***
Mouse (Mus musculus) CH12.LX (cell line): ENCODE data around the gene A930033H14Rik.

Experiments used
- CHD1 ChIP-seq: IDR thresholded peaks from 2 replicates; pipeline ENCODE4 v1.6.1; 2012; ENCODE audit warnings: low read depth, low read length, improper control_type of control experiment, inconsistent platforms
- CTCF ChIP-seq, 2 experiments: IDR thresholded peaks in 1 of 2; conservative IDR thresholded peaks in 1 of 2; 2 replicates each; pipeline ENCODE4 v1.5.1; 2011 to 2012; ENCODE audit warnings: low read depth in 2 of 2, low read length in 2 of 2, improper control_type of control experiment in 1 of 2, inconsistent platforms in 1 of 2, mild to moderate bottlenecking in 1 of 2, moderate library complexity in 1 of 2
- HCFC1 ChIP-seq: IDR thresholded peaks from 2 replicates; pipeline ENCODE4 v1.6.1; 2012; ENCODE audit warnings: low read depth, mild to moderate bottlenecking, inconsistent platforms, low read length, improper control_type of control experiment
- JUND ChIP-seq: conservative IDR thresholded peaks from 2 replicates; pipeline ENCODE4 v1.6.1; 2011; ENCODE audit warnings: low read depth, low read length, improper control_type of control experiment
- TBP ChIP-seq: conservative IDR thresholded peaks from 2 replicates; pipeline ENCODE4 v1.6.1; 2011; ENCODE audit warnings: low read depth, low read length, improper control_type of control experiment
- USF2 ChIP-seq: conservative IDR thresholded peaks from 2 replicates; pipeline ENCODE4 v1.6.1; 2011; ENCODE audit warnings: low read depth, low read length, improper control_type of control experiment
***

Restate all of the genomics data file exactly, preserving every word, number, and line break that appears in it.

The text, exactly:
Mouse (Mus musculus) CH12.LX (cell line): ENCODE data around the gene A930033H14Rik.

Experiments used
- CHD1 ChIP-seq: IDR thresholded peaks from 2 replicates; pipeline ENCODE4 v1.6.1; 2012; ENCODE audit warnings: low read depth, low read length, improper control_type of control experiment, inconsistent platforms
- CTCF ChIP-seq, 2 experiments: IDR thresholded peaks in 1 of 2; conservative IDR thresholded peaks in 1 of 2; 2 replicates each; pipeline ENCODE4 v1.5.1; 2011 to 2012; ENCODE audit warnings: low read depth in 2 of 2, low read length in 2 of 2, improper control_type of control experiment in 1 of 2, inconsistent platforms in 1 of 2, mild to moderate bottlenecking in 1 of 2, moderate library complexity in 1 of 2
- HCFC1 ChIP-seq: IDR thresholded peaks from 2 replicates; pipeline ENCODE4 v1.6.1; 2012; ENCODE audit warnings: low read depth, mild to moderate bottlenecking, inconsistent platforms, low read length, improper control_type of control experiment
- JUND ChIP-seq: conservative IDR thresholded peaks from 2 replicates; pipeline ENCODE4 v1.6.1; 2011; ENCODE audit warnings: low read depth, low read length, improper control_type of control experiment
- TBP ChIP-seq: conservative IDR thresholded peaks from 2 replicates; pipeline ENCODE4 v1.6.1; 2011; ENCODE audit warnings: low read depth, low read length, improper control_type of control experiment
- USF2 ChIP-seq: conservative IDR thresholded peaks from 2 replicates; pipeline ENCODE4 v1.6.1; 2011; ENCODE audit warnings: low read depth, low read length, improper control_type of control experiment